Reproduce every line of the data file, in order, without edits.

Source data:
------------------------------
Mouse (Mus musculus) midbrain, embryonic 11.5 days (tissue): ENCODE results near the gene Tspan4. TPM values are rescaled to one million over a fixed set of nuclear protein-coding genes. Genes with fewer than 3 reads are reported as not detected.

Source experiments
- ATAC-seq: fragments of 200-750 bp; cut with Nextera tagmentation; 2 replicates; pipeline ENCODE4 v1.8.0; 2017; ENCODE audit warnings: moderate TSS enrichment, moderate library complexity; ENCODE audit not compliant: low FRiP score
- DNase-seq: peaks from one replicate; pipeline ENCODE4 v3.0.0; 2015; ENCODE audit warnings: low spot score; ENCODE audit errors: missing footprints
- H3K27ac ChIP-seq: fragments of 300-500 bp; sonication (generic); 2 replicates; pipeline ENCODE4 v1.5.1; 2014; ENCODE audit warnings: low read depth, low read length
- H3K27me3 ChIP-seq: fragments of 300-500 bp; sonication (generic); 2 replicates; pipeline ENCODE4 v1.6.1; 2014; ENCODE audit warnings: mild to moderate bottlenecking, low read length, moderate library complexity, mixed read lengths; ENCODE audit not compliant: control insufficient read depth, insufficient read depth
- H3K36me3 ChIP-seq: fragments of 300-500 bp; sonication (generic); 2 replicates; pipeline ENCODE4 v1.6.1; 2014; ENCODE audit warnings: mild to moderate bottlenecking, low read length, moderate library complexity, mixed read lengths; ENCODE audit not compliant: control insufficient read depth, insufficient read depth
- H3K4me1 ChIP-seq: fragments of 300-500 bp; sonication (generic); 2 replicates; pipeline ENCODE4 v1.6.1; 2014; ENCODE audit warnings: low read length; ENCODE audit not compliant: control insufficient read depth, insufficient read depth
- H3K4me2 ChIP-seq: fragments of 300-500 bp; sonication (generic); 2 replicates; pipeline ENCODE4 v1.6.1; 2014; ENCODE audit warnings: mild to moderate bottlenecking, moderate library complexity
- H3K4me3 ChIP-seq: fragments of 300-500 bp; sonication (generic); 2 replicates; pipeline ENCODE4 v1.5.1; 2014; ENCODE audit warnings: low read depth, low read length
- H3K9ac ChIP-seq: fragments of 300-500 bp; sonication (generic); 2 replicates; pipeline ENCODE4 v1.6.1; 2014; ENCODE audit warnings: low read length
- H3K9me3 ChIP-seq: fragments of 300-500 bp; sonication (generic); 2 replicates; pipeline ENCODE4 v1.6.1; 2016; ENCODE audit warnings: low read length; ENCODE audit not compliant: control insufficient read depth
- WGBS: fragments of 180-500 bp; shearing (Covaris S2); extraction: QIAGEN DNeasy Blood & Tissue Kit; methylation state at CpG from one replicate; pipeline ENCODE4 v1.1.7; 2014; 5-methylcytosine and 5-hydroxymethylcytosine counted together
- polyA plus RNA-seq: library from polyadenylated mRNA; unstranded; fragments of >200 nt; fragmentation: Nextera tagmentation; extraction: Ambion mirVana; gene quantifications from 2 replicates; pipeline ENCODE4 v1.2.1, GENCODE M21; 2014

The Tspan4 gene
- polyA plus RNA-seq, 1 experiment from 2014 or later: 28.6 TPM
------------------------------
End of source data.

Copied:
Mouse (Mus musculus) midbrain, embryonic 11.5 days (tissue): ENCODE results near the gene Tspan4. TPM values are rescaled to one million over a fixed set of nuclear protein-coding genes. Genes with fewer than 3 reads are reported as not detected.

Source experiments
- ATAC-seq: fragments of 200-750 bp; cut with Nextera tagmentation; 2 replicates; pipeline ENCODE4 v1.8.0; 2017; ENCODE audit warnings: moderate TSS enrichment, moderate library complexity; ENCODE audit not compliant: low FRiP score
- DNase-seq: peaks from one replicate; pipeline ENCODE4 v3.0.0; 2015; ENCODE audit warnings: low spot score; ENCODE audit errors: missing footprints
- H3K27ac ChIP-seq: fragments of 300-500 bp; sonication (generic); 2 replicates; pipeline ENCODE4 v1.5.1; 2014; ENCODE audit warnings: low read depth, low read length
- H3K27me3 ChIP-seq: fragments of 300-500 bp; sonication (generic); 2 replicates; pipeline ENCODE4 v1.6.1; 2014; ENCODE audit warnings: mild to moderate bottlenecking, low read length, moderate library complexity, mixed read lengths; ENCODE audit not compliant: control insufficient read depth, insufficient read depth
- H3K36me3 ChIP-seq: fragments of 300-500 bp; sonication (generic); 2 replicates; pipeline ENCODE4 v1.6.1; 2014; ENCODE audit warnings: mild to moderate bottlenecking, low read length, moderate library complexity, mixed read lengths; ENCODE audit not compliant: control insufficient read depth, insufficient read depth
- H3K4me1 ChIP-seq: fragments of 300-500 bp; sonication (generic); 2 replicates; pipeline ENCODE4 v1.6.1; 2014; ENCODE audit warnings: low read length; ENCODE audit not compliant: control insufficient read depth, insufficient read depth
- H3K4me2 ChIP-seq: fragments of 300-500 bp; sonication (generic); 2 replicates; pipeline ENCODE4 v1.6.1; 2014; ENCODE audit warnings: mild to moderate bottlenecking, moderate library complexity
- H3K4me3 ChIP-seq: fragments of 300-500 bp; sonication (generic); 2 replicates; pipeline ENCODE4 v1.5.1; 2014; ENCODE audit warnings: low read depth, low read length
- H3K9ac ChIP-seq: fragments of 300-500 bp; sonication (generic); 2 replicates; pipeline ENCODE4 v1.6.1; 2014; ENCODE audit warnings: low read length
- H3K9me3 ChIP-seq: fragments of 300-500 bp; sonication (generic); 2 replicates; pipeline ENCODE4 v1.6.1; 2016; ENCODE audit warnings: low read length; ENCODE audit not compliant: control insufficient read depth
- WGBS: fragments of 180-500 bp; shearing (Covaris S2); extraction: QIAGEN DNeasy Blood & Tissue Kit; methylation state at CpG from one replicate; pipeline ENCODE4 v1.1.7; 2014; 5-methylcytosine and 5-hydroxymethylcytosine counted together
- polyA plus RNA-seq: library from polyadenylated mRNA; unstranded; fragments of >200 nt; fragmentation: Nextera tagmentation; extraction: Ambion mirVana; gene quantifications from 2 replicates; pipeline ENCODE4 v1.2.1, GENCODE M21; 2014

The Tspan4 gene
- polyA plus RNA-seq, 1 experiment from 2014 or later: 28.6 TPM